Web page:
Sunday, 10 May 2009

Eighth Monthly Mass in the Diocese of Kildare and Leighlin

A glorious Summer's afternoon was the setting for the eighth monthly Mass in Newbridge.

The Church of Our Lady (Cill Mhuire in Irish - which is also the Irish name of Kilmurry near Clane, Co. Kildare) was designed by Delaney Architects, Newbridge, and built by McGoff's of Naas. It was built in 1982, during the Pastorate of the late Very Reverend Father Laurence Newman, P.P., to meet the needs of the expanding population in the area.

The foundation stone on the wall of the sacristy reads in Irish:

Ba é an Dochtúir Ró-Oirmhoimeach Pádraig Ó Lionáin, D.D.
Easbag Chill Dara agus Leighlinne
a bheannaigh agus a leag an chloch bhoinn seo
17 Deireagh Fomhair, 1982

Which reads in English:

It was the Most Reverend Doctor Patrick Lennon, D.D.
Bishop of Kildare and Leighlin
who blessed and laid this foundation stone
17 September, 1982

Ballymany is the name of one of the six ancient Parishes that makes up the territory of the present Parish of St. Conleth's, Newbridge, the others being Morristown Billar, Great Connell, Old Connell, Kilashee and Carnalway. Cill Mhuire is a little over 3 miles from Fr. Moore's Well, to which St. Conleth's Catholic Heritage Association made a pilgrimage last July.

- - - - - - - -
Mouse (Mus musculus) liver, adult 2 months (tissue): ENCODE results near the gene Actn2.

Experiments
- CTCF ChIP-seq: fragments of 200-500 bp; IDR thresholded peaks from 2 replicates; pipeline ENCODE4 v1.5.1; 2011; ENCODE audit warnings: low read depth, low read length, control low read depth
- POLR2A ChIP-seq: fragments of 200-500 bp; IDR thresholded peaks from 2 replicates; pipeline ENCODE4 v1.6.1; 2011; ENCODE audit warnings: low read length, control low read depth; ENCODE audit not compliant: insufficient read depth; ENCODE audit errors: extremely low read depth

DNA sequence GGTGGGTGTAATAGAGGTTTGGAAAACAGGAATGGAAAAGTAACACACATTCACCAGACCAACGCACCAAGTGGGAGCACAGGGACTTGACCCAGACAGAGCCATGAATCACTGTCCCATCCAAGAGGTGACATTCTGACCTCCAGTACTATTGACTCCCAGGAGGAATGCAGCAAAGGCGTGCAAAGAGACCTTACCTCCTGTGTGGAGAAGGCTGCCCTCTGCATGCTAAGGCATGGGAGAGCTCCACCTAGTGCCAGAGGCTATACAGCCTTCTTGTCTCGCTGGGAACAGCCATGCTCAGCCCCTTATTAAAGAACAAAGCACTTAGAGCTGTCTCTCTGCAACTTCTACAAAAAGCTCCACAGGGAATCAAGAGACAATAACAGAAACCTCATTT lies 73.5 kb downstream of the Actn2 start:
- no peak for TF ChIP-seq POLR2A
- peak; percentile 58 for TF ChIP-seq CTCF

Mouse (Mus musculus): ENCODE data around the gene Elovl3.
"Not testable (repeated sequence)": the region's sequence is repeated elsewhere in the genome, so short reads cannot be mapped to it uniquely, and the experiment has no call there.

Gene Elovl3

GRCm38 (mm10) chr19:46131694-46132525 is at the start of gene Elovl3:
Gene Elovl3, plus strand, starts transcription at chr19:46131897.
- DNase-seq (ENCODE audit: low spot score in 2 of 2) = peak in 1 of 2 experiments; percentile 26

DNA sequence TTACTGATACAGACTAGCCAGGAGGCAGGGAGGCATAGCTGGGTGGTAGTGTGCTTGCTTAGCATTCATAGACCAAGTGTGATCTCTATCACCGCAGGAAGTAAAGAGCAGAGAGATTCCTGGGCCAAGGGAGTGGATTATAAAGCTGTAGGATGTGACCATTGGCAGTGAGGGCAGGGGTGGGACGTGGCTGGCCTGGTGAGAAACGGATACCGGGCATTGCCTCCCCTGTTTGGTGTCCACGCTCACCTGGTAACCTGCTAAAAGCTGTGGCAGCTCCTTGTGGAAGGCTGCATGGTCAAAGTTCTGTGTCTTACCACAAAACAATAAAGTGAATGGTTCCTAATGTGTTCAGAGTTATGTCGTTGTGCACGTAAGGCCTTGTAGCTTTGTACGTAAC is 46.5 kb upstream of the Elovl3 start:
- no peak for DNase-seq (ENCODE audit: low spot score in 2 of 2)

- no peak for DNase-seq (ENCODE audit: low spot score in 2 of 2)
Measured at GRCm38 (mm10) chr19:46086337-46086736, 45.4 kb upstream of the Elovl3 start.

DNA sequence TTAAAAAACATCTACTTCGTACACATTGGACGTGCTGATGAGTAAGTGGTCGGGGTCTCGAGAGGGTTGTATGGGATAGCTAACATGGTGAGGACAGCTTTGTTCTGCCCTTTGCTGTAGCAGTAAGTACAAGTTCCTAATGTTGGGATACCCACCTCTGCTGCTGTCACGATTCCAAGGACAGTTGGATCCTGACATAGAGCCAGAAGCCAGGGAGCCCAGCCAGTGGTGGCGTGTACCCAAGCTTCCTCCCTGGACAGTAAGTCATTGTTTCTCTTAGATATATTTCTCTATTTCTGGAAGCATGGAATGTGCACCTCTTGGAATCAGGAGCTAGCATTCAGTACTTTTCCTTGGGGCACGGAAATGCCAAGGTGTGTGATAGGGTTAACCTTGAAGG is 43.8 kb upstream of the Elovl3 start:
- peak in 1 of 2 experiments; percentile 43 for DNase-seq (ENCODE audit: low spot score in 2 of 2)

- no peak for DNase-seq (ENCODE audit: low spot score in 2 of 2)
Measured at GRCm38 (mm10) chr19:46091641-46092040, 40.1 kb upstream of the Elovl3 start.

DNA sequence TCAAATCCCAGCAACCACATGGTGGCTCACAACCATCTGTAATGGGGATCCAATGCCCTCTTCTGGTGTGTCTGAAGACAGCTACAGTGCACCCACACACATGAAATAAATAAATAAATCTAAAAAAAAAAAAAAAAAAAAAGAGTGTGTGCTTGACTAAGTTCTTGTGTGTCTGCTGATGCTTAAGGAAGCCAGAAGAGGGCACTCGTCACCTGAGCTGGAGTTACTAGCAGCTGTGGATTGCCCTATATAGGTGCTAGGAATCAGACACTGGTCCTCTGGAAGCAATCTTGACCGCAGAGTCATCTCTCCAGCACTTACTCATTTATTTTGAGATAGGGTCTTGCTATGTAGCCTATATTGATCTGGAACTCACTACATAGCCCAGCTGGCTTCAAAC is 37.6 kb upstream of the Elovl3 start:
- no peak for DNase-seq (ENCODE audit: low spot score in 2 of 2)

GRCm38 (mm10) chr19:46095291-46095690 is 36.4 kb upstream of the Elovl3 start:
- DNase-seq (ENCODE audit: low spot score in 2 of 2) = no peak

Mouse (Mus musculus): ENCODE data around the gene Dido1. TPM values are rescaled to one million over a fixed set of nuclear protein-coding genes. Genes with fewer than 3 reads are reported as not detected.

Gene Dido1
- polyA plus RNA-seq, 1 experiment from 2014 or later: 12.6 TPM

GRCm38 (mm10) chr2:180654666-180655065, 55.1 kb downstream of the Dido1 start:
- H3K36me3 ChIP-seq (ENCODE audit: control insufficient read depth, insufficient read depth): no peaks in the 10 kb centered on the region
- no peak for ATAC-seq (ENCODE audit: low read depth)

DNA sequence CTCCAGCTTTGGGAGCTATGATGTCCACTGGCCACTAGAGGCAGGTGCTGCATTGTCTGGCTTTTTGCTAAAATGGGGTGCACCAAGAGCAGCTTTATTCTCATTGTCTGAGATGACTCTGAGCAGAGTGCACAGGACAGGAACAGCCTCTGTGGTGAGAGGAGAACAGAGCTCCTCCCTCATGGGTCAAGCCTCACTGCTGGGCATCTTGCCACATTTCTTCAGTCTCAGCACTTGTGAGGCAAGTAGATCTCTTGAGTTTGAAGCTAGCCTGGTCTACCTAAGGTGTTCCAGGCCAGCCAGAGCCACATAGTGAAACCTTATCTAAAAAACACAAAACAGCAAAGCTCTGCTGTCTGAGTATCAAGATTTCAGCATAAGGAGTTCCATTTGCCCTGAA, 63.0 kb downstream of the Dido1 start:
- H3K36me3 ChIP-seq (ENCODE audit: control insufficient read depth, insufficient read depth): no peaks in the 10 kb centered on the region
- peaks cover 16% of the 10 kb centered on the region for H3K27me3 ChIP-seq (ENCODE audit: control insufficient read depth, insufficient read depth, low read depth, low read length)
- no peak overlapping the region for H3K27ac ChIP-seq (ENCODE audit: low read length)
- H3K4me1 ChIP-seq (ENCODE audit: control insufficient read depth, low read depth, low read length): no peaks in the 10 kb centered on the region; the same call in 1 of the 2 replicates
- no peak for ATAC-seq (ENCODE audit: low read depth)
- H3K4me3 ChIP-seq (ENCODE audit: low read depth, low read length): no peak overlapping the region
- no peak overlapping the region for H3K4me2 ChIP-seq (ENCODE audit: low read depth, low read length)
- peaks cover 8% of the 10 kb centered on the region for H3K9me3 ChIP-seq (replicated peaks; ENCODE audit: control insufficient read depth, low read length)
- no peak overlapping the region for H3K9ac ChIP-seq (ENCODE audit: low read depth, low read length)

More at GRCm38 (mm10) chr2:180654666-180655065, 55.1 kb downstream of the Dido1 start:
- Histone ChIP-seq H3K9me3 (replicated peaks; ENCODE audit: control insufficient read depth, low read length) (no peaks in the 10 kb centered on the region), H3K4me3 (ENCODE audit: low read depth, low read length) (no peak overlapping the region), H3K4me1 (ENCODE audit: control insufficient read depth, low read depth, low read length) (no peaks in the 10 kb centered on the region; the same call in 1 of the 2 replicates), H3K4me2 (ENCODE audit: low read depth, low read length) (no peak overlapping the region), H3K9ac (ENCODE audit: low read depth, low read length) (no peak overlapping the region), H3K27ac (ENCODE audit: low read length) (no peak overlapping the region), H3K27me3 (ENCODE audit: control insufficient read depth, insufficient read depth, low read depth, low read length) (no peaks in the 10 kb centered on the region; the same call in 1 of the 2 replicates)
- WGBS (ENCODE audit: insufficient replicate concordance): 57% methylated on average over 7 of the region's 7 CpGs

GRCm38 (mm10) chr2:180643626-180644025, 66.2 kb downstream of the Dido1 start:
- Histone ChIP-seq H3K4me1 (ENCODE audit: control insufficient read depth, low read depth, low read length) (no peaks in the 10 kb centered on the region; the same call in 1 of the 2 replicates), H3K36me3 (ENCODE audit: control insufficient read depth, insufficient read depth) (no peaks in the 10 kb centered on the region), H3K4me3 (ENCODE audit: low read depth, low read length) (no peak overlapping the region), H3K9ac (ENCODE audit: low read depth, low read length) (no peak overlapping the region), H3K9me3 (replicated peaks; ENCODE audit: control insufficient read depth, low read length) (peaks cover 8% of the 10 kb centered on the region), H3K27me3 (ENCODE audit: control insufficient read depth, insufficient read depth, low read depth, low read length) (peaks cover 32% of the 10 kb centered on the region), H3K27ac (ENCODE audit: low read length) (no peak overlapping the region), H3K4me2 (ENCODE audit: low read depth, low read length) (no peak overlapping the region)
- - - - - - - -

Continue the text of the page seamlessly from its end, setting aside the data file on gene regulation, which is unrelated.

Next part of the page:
The style of the Church is distinctly modern, basically hexagonal in plan, with a sloping roof that reaches its highest point over an off-centre apse, to the 'Epistle side' of the Altar, that contains the tabernacle. The Church has a seating capacity of 800, which is roughly similar to that of the two other Churches in the Parish, St. Conleth's Parish Church (1852) and St. Eustace's Dominican Church (1966).

The stained glass windows are in an abstract style representing themes from Psalms 148 and 149 by Lua Breen, who , being a past pupil of the Dominican College in Newbridge, might be said to have continued the traditions of what might almost be called a 'Dominican School' of plastic arts begun by Fr. Henry Flanagan, O.P., a noted sculptor.

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